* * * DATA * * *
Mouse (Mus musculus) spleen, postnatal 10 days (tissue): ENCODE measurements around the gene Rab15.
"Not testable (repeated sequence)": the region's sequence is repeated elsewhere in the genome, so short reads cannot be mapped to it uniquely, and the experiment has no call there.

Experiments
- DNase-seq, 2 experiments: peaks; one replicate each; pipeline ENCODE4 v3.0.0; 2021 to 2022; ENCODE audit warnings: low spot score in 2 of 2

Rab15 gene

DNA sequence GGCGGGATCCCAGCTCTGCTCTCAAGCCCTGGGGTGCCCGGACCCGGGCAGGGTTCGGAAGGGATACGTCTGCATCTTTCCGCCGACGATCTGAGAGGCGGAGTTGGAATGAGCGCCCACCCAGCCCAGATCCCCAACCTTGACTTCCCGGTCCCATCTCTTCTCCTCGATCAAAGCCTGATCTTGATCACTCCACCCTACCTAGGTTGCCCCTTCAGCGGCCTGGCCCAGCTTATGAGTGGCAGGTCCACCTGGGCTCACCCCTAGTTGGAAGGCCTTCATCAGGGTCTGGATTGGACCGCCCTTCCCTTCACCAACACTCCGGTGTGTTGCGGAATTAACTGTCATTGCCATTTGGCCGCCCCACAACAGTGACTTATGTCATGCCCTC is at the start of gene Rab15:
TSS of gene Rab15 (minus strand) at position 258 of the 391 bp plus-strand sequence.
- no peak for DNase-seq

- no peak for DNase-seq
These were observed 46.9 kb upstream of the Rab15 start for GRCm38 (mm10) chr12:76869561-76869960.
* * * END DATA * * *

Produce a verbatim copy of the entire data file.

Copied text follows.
Mouse (Mus musculus) spleen, postnatal 10 days (tissue): ENCODE measurements around the gene Rab15.
"Not testable (repeated sequence)": the region's sequence is repeated elsewhere in the genome, so short reads cannot be mapped to it uniquely, and the experiment has no call there.

Experiments
- DNase-seq, 2 experiments: peaks; one replicate each; pipeline ENCODE4 v3.0.0; 2021 to 2022; ENCODE audit warnings: low spot score in 2 of 2

Rab15 gene

DNA sequence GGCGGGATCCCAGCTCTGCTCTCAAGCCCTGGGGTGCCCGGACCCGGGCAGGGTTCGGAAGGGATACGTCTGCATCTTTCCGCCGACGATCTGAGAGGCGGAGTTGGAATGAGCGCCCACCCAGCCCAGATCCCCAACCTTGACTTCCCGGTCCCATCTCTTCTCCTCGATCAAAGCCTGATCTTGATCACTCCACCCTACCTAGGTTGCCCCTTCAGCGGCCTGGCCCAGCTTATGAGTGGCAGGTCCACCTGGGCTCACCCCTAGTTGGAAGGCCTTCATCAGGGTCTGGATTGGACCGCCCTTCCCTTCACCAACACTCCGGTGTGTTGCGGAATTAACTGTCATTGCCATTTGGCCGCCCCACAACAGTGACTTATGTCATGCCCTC is at the start of gene Rab15:
TSS of gene Rab15 (minus strand) at position 258 of the 391 bp plus-strand sequence.
- no peak for DNase-seq

- no peak for DNase-seq
These were observed 46.9 kb upstream of the Rab15 start for GRCm38 (mm10) chr12:76869561-76869960.